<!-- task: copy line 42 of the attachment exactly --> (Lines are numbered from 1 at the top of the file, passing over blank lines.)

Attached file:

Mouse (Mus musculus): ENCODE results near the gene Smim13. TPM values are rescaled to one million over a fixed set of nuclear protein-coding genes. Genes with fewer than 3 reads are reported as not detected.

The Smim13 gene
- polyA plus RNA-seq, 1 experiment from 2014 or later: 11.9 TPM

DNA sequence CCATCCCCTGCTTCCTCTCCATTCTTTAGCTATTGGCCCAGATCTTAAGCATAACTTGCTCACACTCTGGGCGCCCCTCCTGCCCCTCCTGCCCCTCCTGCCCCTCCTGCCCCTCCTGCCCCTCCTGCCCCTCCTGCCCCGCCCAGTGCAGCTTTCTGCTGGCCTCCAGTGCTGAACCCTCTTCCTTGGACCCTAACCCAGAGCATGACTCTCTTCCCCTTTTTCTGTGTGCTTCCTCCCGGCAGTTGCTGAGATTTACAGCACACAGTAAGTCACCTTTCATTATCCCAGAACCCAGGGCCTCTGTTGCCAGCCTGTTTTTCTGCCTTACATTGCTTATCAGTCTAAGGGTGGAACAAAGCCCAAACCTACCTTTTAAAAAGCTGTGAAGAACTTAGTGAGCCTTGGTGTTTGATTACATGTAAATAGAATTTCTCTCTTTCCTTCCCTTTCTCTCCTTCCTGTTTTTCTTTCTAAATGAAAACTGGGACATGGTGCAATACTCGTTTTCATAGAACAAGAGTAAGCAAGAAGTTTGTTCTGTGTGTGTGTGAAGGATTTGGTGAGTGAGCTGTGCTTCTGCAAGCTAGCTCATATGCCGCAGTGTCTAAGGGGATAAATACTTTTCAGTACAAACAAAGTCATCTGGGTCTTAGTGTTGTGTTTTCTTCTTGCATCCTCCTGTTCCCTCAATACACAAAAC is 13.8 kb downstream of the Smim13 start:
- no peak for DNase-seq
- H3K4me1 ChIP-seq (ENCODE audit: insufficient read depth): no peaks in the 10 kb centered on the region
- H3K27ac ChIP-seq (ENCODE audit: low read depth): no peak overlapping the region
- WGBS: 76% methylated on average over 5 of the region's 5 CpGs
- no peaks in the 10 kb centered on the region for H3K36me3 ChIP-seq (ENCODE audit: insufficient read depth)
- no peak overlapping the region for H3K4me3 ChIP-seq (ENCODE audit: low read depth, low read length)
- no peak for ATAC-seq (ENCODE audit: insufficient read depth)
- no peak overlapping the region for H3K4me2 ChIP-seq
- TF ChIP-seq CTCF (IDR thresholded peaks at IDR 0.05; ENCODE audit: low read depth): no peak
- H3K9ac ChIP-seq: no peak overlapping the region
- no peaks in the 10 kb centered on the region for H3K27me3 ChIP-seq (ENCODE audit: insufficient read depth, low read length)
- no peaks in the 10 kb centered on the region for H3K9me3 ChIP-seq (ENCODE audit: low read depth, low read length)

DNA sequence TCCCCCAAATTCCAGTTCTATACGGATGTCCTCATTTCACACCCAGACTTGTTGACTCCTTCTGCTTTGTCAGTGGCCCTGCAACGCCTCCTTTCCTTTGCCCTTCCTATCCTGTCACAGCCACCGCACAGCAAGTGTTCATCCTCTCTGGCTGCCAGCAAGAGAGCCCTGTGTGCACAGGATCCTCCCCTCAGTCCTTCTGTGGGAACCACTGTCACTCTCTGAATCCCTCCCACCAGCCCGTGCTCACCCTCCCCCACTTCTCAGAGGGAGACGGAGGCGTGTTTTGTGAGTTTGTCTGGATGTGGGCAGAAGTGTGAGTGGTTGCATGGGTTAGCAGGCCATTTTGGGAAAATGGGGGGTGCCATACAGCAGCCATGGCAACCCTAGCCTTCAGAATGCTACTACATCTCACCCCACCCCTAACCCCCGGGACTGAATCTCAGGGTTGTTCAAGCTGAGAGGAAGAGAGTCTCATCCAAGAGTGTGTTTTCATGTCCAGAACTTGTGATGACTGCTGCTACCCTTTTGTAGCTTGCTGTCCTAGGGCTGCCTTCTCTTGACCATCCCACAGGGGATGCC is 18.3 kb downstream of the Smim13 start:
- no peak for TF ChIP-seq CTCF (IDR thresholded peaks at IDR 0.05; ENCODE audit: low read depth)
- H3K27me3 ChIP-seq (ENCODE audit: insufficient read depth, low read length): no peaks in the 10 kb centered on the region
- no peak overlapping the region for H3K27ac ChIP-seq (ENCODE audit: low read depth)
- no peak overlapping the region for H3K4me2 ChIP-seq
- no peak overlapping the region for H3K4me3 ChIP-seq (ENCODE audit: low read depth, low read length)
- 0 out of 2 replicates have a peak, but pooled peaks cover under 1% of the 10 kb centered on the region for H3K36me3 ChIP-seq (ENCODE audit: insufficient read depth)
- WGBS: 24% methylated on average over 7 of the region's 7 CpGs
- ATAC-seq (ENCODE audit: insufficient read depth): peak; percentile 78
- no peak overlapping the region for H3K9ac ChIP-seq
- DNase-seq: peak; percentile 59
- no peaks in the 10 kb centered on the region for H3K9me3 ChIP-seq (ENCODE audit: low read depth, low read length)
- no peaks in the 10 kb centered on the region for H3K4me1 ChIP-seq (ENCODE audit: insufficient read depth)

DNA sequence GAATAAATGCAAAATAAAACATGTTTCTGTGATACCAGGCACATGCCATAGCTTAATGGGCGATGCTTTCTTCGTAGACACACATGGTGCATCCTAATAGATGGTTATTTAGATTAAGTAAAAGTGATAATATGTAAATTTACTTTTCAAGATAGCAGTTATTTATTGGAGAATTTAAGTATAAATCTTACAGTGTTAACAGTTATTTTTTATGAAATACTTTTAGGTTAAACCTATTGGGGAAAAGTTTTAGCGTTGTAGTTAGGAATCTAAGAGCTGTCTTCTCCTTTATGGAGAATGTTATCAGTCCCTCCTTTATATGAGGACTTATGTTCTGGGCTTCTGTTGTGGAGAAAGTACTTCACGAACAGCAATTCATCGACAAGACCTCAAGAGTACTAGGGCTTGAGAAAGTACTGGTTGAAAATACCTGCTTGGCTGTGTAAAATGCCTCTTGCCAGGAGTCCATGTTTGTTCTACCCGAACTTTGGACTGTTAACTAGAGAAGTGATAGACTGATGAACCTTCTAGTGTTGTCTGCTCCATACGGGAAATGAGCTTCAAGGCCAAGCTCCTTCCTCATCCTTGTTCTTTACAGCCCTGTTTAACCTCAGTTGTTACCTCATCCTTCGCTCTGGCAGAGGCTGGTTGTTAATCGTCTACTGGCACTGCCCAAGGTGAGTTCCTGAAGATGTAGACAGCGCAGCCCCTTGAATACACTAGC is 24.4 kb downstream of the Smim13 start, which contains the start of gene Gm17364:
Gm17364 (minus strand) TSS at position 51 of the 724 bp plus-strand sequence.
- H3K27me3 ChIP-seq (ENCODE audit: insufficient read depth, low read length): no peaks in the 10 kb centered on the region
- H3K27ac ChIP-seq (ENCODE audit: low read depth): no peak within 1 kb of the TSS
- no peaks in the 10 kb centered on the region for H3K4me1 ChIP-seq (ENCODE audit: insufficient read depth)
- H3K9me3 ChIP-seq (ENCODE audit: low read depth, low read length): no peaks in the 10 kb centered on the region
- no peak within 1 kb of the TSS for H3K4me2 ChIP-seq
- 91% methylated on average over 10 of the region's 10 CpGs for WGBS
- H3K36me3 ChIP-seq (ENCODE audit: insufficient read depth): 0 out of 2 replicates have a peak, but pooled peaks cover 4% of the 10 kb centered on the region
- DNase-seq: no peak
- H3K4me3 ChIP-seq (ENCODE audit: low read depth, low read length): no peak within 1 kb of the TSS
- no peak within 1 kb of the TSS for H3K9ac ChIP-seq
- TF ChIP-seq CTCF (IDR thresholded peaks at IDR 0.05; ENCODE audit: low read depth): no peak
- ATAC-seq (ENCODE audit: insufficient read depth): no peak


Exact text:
- TF ChIP-seq CTCF (IDR thresholded peaks at IDR 0.05; ENCODE audit: low read depth): no peak